Nadia Elkharadly: Musique dans la Belle Provence

This weekend I ventured away from the comforts of our fair city of Toronto, and took a road trip east in search of musical adventure.  The destination:  Montreal, Quebec.  The musical adventure:  Osheaga Music Festival.

Now in its 6th year, Osheaga has rapidly become one of Canada’s premier music festivals.  This is my second year attending the fest, and just like the first time I was struck by the beauty of the chosen venue.  Like Chicago’s Lollapalooza, Osheaga is an outdoor festival set in the middle of a city.  Montreal’s Parc Jean Drapeau dwells on Île Sainte-Hélène, just an underwater metro ride away from the downtown core.

Its natural beauty, so perfectly nestled and so readily accessible really does make it the best place to hold this type of a festival.  And like Lollapalooza, one of the things I enjoy the most about Osheaga is that you can partake in the festival by day, but still enjoy all the awesomeness of Montreal by night.

Outdoor music festivals definitely aren’t for everyone. The days are long and usually hot, you get muddy, dusty, dirty, tired, thirsty, achy and any other number of uncomfortable adjectives.  But to me, all the rest outweighs the moments of discomfort.  I am a total outdoor music festival convert.  I’m only annoyed that I waited so late in my life to start partaking in them (youth and lack of funds being my primary deterrents in the past.  From the moment I stepped on the grounds of Parc Jean Drapeau this past Friday afternoon, I felt like I was home again.  The sun was shining and the strains of a band could be heard floating towards the entrance of the Metro, and fellow music lovers were smilingly bustling towards the gates of the festival.  That’s another thing I love about music festivals – besides a massive arena show, you never get that large of a crowd of likeminded people together.  Everyone in that park was there for the same reason, and while there may have been some douche jerks here and there, the majority of festival attendees were engaged in an unspoken camaraderie.  Everyone was there because they loved music, and everyone just wanted to have a great time, not just with their friends or significant others or whoever they showed up with, but they wanted to share that feeling of musical euphoria with everyone around them.  It really is a wonderful thing.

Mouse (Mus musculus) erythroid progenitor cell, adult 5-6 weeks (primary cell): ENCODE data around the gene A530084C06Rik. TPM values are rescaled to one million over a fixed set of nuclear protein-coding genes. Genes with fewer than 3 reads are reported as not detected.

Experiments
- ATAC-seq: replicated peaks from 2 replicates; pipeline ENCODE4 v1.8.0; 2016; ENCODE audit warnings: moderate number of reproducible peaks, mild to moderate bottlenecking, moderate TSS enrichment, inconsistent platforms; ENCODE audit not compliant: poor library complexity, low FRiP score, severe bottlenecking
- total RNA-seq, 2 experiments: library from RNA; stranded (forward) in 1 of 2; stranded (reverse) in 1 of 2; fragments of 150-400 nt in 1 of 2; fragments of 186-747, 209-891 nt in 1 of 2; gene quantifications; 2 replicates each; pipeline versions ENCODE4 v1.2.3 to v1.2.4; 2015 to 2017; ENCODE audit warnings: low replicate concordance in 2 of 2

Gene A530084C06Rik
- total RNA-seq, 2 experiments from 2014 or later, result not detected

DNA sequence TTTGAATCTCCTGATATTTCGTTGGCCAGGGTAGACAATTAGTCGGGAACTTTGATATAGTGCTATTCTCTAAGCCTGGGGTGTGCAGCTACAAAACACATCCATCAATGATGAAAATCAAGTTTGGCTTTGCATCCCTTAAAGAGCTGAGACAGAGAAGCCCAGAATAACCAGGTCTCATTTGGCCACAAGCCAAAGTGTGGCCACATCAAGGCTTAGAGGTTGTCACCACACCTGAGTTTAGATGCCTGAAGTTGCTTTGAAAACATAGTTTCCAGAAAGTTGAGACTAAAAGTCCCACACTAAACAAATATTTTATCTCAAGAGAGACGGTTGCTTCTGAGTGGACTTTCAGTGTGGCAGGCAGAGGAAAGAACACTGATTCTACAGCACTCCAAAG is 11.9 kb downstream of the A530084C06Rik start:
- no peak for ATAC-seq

Weather at a music festival can really be your enemy or your best friend, and sometimes even both at the same time. Extreme Canadian summer weather of course extends itself to Montreal, so for the majority of the weekend was, frankly, hot as a crotch.  The heat and the humidity may have been overwhelming for some but I loved it, being the desert flower that I am.  But it definitely was HOT.  I loved when a cool breeze would blow over the grounds and you could almost hear a collective sigh and swoon of happiness from every person who felt that wind flow over their skin.  Intense heat wasn’t all we had for festival weather this weekend however.  With that kind of heat for days on end, a summer storm is inevitable, and on Sunday it came.  While many were prepared with their umbrellas and ponchos, may others (myself included) decided to say fuck it and literally danced in the rain.  It was probably one of the most fun and exhilarating moments of the festival, raising my face to the sky as the rain pelted down, cooling me down and waking me up refreshing me all at once.  Of course, that fun rainy festival moment is only awesome for the first few minutes.  And after a few hours of that rain, I was definitely ready for it to be over with.